The enduro, downhill and freeride mountain bike events in the Queenstown Bike Festival concentrate on 3 main peaks around the Wakatipu basin; Coronet Peak (named so as the summit takes the shape of a crown), Bob's Peak (named after Bob) and the magnificent Remarkables (because they are just remarkable). In winter, Coronet Peak and the Remarkables become ski fields for the masses, but for the rest of the year, Coronet Peak's jewel in the crown is its network of trails which are just perfect for enduro races.
Out of ski season, when the soil is dry, the Coronet DH/XC trail from the top of the ski field runs smooth, as does Rude Rock (named after Old Man Rock). To see why it is called Rude Rock, ride the trail and take a look back after you have passed Old Man Rock. Don't be surprised if you hear the Queenstown locals call it by another name.
The newly built Rude Rock extension trail, Pack, Track and Sack has been built completely by the hard graft and volunteer labour of the Queenstown Mountain Bike Club/
and in dry weather would be a fast descent to the Pack Track. The Pack Track is an old gold miner's trail connecting the Skipper's saddle to the Skipper's canyon - an area rich in gold mining history from the Central Otago gold rush. However, after a bit of rain, the Coronet mud becomes slick as, so after the turn in the weather, the race took on a new dimension. Locals were thrown off (literally) and had to ride the trails at less than their usual attacking speed in order to adapt to the clay like surface.
From Pack, Track and Sack and a bit of the Pack Track, riders had an uphill climb into the pine forest. This was the surprise stage that was unknown to all. Riders descended through some sick, newly cut lines through pine forest, Everyone loved it - particularly the element of surprise. The track through this stage was deep, freshly cut loam and after being on the exposed faces and ridges of the ski field, riders enjoyed the quiet, protective surroundings of the forest and enjoyed on-siting the steep track with committing corners in unexpected places.
The refreshment station at the end of Stage 3 was the party station. Lollies (or 'sweets' if you are from the UK and 'candy' if you are from North America) were given out lovingly to wet, cold muddy entrants and if you didn't know already - the Kiwis love to party! Riders pedalled out of Long Gully up the Skipper's Road. The Skipper's road is a precarious, exposed, but stunningly breathtaking road, so although the legs were tired, wet, muddy and cold and the ground cluggy the views sure helped to distract from the discomfort.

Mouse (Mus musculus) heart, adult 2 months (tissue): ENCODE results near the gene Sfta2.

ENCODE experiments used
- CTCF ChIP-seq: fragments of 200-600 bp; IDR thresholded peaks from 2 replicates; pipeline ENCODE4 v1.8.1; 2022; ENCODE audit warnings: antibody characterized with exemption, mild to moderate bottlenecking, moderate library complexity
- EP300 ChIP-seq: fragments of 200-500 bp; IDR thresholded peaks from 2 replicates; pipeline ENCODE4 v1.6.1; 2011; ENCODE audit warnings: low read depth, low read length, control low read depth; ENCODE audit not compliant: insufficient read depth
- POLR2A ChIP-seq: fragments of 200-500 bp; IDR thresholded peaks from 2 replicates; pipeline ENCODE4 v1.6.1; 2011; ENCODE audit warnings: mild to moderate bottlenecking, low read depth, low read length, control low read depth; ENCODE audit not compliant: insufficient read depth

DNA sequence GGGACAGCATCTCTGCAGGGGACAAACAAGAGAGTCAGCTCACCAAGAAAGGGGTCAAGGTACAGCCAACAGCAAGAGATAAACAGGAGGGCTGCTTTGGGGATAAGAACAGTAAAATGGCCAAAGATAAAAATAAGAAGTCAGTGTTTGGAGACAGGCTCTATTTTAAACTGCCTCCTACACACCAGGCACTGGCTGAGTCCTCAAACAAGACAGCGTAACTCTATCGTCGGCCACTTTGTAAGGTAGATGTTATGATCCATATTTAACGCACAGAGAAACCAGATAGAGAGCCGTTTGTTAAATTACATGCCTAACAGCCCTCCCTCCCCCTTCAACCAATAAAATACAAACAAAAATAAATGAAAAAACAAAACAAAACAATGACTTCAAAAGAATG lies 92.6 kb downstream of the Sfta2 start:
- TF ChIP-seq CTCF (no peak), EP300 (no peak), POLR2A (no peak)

From the Skippers Saddle, the short, sweet and kicky Zoot track made up stage 4.
The weather started clearing and the smiles were starting to show with the knowledge that there was only one more uphill to go. The Coronet Peak road may be tarmaced but the views are second to none and there is a whole heap of reward to be had at the end! After a ride up the Coronet Peak tarmac road, stage 5 then descended sharply through the grassy sloped farmland of Coronet Peak Station (private land so not able to be ridden by the public) to the valley floor below.
Only 61 seconds separated the top three men with 62 seconds between the top three women.
Joe Nation (Christchurch) took out the open men’s comp in 31.16 followed by a tie for second between Tom Skillicorn (Queenstown) and James Hampton (Christchurch ) who both came home in 32.17. The open women’s race was equally competitive with Meg Bichard from Nelson winning in 36.32 followed by Harriet Harper (Christchurch), who took third place at Tuesday’s Vertigo Bikes Dirtmasters Downhill, in 37.00 and Rosara Joseph (Wellington) in 37.34.
In the junior category, sole women’s Under-19s entrant Georgia Petrie from Christchurch cleaned up in first with Ben Karalus, Jeremy Binns (both Nelson) and Billy Meaclem (Christchurch) finishing first, second and third men.
Niall Renwich bagged the masters men 40+ title by two minutes followed by Jason Blackmore and Andrew Ballantyne.Joe Nation said the weather made the course fun.
“You don’t often get a chance to race on these tracks in these conditions but it helped to spread the field. I came down for the festival and will be riding in the Mega Avalanche on Sunday. With a few pros away for the World Cup [in Cairns] it was great to take the win today,” he said.
Women’s winner, Meg Bichard added: “I really loved Rude Rock, sliding around and getting loose. It was just a great course all round and everyone seemed to be having great fun despite the weather."
“Everyone was pumped especially about stages three and five. If it was sunny and bluebird it might have looked perfect but today was one of those days that will live long in the memory. Conditions were variable to say the least but everyone was in it together and enjoyed sharing their experiences afterwards in the bar.”
Finishers gathered at Cavells Café and Bar by the Shotover River for prize giving and a post-race sausage sizzle. In the typical Queenstown style, the iconic Shotover Jet jet boats roared past down the Shotover Canyon river during the prize giving. Can't be bad if it is good enough for Will and Kate!
If this appeals to you, watch our website for details of the 2015 Queenstown Bike Festival
Full results are here